Even people who loved "The Amazing Spider-Man" wondered why we need to see the origin of the Web slinger all over again.
The 2002 "Spider-Man" showed us how Peter Parker became a super-powered hero in the first place. The only reason to tell the story again is pure, unadorned greed. Superhero films tend to make a mint.
The Washington Times' Sonny Bunch suggests there's more than studio balance sheets at play with these super-reboots.
Comic books are far from alone when it comes to being adapted over and over again.
Consider “A Christmas Carol.” Charles Dickens‘ classic has been adapted for screens large and small dozens of times. In just the past 20 years, there have been seven film adaptations of “A Christmas Carol,” including a version with the Muppets and a version in which Jim Carrey played both Scrooge and the ghosts who plague him....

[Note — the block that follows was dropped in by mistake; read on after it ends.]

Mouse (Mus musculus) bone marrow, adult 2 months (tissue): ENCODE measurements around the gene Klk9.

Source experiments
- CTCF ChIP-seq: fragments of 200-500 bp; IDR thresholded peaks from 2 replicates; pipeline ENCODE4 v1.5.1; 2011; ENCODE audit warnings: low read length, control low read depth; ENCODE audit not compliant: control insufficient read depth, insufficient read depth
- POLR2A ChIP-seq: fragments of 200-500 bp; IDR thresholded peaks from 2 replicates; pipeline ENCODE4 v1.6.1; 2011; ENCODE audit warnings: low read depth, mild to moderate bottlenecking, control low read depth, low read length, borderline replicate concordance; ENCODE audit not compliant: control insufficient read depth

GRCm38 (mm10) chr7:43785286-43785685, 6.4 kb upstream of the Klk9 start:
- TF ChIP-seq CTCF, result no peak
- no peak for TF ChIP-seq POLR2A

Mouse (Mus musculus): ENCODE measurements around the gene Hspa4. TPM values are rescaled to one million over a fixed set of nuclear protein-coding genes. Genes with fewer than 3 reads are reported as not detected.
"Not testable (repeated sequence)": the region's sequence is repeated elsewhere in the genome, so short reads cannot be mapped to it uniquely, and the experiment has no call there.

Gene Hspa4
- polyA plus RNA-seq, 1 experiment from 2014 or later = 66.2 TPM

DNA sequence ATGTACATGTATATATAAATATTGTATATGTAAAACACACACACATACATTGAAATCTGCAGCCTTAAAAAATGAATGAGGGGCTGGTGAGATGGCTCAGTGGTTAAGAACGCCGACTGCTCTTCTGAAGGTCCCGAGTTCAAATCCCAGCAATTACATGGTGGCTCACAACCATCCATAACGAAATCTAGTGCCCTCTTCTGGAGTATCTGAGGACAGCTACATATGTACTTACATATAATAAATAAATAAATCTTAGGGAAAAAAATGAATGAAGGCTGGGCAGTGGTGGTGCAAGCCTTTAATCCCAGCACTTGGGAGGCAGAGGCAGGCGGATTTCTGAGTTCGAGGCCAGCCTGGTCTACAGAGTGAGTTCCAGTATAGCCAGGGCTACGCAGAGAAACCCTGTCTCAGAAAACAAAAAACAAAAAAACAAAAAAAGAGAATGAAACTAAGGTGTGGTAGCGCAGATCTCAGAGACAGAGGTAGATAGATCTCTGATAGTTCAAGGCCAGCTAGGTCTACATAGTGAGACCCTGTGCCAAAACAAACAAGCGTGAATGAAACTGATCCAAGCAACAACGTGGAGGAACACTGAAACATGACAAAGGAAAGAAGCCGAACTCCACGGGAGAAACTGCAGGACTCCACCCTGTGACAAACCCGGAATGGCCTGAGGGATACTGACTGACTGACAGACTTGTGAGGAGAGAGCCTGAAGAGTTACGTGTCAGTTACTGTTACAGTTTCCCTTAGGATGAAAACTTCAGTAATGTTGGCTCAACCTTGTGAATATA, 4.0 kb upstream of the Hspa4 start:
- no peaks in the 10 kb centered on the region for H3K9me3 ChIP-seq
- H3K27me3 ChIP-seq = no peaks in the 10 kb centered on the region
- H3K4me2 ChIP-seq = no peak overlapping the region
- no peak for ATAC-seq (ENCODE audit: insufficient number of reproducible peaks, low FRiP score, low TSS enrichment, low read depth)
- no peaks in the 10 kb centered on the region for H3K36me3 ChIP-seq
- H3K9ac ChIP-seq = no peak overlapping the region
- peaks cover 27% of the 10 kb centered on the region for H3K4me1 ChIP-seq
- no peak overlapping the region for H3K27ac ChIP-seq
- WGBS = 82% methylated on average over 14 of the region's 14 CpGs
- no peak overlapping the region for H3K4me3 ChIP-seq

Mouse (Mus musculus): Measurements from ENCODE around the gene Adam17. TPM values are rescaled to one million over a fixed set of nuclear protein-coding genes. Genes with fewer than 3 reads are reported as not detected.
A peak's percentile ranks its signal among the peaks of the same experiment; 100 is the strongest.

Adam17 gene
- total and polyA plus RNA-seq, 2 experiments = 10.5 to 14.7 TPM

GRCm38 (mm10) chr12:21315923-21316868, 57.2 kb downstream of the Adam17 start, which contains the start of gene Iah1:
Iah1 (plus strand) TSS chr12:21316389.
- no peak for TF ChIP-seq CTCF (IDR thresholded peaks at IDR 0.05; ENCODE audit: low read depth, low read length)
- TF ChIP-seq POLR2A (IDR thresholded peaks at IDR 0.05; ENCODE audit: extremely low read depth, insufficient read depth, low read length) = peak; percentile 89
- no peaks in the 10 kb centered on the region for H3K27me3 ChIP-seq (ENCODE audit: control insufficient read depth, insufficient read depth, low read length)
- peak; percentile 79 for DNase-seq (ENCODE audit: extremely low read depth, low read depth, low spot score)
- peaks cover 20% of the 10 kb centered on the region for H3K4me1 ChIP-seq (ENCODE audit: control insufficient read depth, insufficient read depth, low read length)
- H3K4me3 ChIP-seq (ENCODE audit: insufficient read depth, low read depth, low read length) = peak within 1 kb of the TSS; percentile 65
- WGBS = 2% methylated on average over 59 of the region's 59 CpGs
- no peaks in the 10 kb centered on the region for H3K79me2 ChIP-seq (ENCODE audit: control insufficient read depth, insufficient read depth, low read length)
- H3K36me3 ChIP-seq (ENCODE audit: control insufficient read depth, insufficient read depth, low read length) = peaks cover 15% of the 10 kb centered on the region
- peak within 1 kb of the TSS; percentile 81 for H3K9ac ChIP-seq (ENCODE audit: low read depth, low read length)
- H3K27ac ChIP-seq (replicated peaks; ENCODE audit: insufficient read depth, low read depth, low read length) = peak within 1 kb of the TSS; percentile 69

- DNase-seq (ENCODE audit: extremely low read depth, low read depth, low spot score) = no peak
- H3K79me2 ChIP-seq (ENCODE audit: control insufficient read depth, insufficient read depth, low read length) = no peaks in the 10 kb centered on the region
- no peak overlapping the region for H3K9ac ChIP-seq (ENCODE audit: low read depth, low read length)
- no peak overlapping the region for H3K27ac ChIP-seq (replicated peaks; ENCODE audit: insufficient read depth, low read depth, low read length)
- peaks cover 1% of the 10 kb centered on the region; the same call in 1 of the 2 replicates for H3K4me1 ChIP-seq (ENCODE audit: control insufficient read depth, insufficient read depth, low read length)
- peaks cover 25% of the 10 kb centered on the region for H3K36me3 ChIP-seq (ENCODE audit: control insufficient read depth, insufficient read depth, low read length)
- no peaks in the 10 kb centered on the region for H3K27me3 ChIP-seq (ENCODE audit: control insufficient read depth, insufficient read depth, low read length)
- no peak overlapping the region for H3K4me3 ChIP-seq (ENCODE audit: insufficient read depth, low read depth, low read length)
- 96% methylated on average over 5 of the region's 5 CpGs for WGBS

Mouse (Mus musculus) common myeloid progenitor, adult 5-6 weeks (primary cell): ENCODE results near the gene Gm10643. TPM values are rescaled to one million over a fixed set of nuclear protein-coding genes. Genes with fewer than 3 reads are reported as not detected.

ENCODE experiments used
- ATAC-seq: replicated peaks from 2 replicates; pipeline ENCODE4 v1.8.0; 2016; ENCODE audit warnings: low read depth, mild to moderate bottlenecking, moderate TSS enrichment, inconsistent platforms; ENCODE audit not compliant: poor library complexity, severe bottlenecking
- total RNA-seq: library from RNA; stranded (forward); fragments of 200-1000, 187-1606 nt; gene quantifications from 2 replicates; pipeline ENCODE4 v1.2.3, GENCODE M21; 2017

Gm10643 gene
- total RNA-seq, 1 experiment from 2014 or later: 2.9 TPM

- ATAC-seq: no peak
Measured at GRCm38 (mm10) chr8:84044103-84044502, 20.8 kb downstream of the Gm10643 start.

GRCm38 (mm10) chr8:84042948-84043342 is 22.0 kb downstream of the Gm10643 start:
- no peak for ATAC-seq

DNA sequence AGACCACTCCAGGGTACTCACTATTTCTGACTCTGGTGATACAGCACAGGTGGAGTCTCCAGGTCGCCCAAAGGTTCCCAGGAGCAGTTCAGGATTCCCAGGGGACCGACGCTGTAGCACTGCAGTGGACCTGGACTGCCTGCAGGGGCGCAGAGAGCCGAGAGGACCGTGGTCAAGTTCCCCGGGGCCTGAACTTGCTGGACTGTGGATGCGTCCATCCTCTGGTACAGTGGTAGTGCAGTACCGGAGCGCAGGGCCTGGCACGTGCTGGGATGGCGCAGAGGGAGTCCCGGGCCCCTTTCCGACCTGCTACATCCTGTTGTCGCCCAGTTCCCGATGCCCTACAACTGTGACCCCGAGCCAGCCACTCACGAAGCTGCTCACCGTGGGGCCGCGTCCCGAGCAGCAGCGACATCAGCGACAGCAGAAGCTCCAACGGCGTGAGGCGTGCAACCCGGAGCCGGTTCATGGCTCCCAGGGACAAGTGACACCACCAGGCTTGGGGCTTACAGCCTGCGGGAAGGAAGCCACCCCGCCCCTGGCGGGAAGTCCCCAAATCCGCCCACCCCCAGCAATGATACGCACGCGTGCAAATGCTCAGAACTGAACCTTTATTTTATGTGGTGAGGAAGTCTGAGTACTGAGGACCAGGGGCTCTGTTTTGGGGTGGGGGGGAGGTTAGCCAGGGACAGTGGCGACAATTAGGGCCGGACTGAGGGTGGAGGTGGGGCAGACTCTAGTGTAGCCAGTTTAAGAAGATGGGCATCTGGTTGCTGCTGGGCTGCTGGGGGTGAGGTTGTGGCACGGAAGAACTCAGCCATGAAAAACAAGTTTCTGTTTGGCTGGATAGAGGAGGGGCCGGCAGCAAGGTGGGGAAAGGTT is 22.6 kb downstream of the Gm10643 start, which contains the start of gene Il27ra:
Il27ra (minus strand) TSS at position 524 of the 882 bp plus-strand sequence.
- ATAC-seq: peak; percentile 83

Similarly, Shakespeare doesn’t get old. You’ll never see a critic write, “‘Romeo and Juliet’ — again?” Or “The Danish Prince still?” Or, “This Macbeth joker, always with the murders!”
So why Spider-Man and Batman 2.0? Bunch says these tales tap into something other films can't deliver - a conservative side of modern storytelling.
....Obviously, superhero pictures are filling a gap in the marketplace: Critical weariness of reboots aside, audiences love them. We are starved for tales of unambiguous heroism, the sort of film that gives us good guys and bad guys and resolution, self-sacrifice and self-reliance.